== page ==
Shift Light Module - a remote shift light if the steering wheel blocks the dash display
ECU Bridge - use with AiM SmartyCam to overlay ECU data on your video (RPM, throttle pedal position, brake pedal switch, steering wheel angle, etc).
RPM Bridge - use with AiM SmartyCam to overlay RPM data on your video

Typical BimmerWorld Installation
We recommend these components for a "typical" data system on a BMW:
  • race dash of your choice
  • GPS module
  • Data Hub
  • 1 x Channel Expansion Hub
  • camera (optional)

Most basic installations will use existing ECU and chassis sensors so you're not adding more data (just seeing it for the first time). What you build into your system depends on what data you want to see but we look for these as a minimum:

- GPS speed
- GPS longitudinal g-force
- GPS latitudinal g-force
- Vehicle speed
- Throttle pedal position
- Throttle body position
- Steering angle
- Brake pedal switch
- Brake system pressure
- Clutch pedal switch
- All four wheel speeds
- Engine water temperature
- Engine oil temperature
- Transmission oil temperature
- Alternator output
- Calculated torque output
- Selected gear*
- Outside air temp
- Fuel level*

These other data sources may be useful: engine water pressure, differential temp, Lambda/air-fuel ratio, shock travel, brake temp, or tire temp. The sky's the limit on what data you want to evaluate.

* - these features require special steps to configure in the Race Studio software. There is a walk-through for the dash to learn gear selection. However, the fuel level signal must be converted or translated for the AiM dash to recognize it. An adapter is available (click here) that is our plug-and-play solution. It can also be done through the Race Studio software by programming the dash for an empty tank and for each gallon you add (although this is an extremely tedious method and requires an empty tank). The sender adapter is our preferred method. Note: if you leave the stock cluster and its wiring harness in the car, fuel level is available through the CAN wiring - no need for adapter or programming the AiM.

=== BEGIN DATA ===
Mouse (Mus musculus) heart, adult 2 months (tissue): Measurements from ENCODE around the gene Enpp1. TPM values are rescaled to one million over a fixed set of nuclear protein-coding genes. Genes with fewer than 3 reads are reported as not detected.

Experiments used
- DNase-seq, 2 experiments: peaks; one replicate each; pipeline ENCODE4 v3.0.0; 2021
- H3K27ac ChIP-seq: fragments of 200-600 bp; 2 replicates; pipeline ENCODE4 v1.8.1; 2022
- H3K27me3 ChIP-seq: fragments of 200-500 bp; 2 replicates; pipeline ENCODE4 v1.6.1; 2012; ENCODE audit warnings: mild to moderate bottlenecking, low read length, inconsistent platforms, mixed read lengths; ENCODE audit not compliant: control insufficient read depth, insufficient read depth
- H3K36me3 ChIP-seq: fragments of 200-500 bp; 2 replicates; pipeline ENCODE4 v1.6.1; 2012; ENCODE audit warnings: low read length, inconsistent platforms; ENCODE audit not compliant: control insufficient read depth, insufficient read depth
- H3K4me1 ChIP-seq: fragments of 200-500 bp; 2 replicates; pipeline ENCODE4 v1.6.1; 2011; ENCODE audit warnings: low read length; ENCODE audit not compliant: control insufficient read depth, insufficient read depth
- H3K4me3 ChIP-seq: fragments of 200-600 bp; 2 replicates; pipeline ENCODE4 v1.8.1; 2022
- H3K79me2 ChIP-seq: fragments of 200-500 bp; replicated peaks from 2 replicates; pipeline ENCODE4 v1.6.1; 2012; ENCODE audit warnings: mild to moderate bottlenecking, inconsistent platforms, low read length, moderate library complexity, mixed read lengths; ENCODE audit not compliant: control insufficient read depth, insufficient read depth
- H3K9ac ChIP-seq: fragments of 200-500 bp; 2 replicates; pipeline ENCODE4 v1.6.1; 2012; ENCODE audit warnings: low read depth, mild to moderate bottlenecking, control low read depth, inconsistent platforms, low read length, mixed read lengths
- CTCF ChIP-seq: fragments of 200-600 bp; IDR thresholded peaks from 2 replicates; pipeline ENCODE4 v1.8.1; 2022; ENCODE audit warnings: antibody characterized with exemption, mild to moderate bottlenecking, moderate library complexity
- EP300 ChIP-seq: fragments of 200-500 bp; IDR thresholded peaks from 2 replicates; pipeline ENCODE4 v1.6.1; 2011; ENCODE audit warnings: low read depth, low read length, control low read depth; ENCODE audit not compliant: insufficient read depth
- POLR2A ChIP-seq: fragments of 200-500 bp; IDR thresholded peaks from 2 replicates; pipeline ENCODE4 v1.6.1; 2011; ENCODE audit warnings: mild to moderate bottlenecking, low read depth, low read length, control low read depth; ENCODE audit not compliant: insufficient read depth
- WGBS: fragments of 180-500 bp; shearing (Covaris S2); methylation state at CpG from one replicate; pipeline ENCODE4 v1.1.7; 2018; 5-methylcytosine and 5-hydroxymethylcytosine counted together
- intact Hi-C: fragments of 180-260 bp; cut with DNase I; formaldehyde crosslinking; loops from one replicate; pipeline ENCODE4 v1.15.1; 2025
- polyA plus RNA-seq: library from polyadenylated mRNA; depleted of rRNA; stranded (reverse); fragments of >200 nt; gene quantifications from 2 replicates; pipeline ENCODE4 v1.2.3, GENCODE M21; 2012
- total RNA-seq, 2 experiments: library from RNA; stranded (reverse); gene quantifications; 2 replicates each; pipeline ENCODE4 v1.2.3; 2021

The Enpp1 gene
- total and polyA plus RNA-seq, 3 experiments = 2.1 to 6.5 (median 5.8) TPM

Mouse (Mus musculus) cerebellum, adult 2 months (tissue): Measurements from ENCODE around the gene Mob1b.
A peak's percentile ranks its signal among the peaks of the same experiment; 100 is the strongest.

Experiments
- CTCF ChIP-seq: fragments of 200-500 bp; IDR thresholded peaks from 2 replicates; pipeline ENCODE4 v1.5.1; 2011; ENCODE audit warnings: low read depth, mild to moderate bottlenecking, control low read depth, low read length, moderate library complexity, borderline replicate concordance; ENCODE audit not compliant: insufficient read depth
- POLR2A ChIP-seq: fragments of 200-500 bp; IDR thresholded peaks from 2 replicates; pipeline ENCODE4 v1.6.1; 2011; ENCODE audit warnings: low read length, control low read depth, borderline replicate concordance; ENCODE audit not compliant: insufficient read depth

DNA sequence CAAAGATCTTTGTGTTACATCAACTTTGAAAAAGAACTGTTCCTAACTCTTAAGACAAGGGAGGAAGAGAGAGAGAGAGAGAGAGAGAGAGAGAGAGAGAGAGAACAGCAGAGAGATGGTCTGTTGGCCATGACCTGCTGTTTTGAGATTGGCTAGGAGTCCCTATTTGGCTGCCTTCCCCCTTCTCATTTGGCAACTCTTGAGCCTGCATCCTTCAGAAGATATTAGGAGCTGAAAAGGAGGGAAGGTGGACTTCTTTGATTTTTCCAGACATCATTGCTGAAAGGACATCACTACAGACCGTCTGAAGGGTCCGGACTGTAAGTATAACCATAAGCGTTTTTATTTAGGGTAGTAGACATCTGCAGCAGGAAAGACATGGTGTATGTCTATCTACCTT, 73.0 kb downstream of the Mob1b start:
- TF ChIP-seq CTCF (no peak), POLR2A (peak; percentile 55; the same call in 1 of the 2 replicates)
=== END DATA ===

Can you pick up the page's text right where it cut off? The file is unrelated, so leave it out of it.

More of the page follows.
AiM MXL2 example layout. Click for larger.

Race Dash Components - Mounting & Installation
You have two options for mounting the dash - replace the instrument cluster or mount to the steering column. The latter is our preferred method as it puts the dash closer to the driver where they can reach the buttons and the dash can move up and down with the column. We offer column-mount brackets for some models. Mounting in the dashboard is the traditional way but will likely require a remote button panel and the screen may be obscured by the steering wheel (careful placement in the dashboard is key).

AiM MXm dash install on E46 steering column.

AiM MXL2 dash install in traditional cluster location.

Race Dash Display
The dash display on most units is customizable. You can program it to display the data you want or scroll through pages of data. You'll most likely want to have critical information like RPM, water temp, oil temp, and oil pressure on the main page. But you can configure the screen any way you want. Some products like the AiM MXP will display your data as digital numbers or as faux-analog style. Shift lights can also be programmed for each gear. You can also set up custom alarms and other warnings for any of your sensors. The AiM dashes can also be programmed to turn external systems on or off, such as an auxiliary cooling fan or pit speed limiter.

AiM produces their own in-house software program called Race Studio. Race Studio is free to download and you can try it out before using your AiM products. It's a very advanced software tool that's even used by driving coaches and engineers. It may be intimidating at first but with practice and use everyone gets comfortable with it.

It's not used only for data analysis. Every AiM product has to be configured and initialized through Race Studio. Firmware updates are also done using Race Studio. It's recommended to configure and update your equipment when you first receive it as well as periodically. For your dash install you will want to configure the dash with Race Studio for the wiring connection you plan - OBD or CAN.

Additional Resources
Data Acquisition 101 (Lap Timers)
Data Acquisition 201 (Race Dash in a Dual-Purpose Street/Track Car)
AiM YouTube channel (excellent resource for how-to videos and advice)
AiM Frequently Asked Questions
AiM Documentation

Shop Data Acquisition:

Dash Displays


Hubs & Peripherals



Sort by Name Sort by Price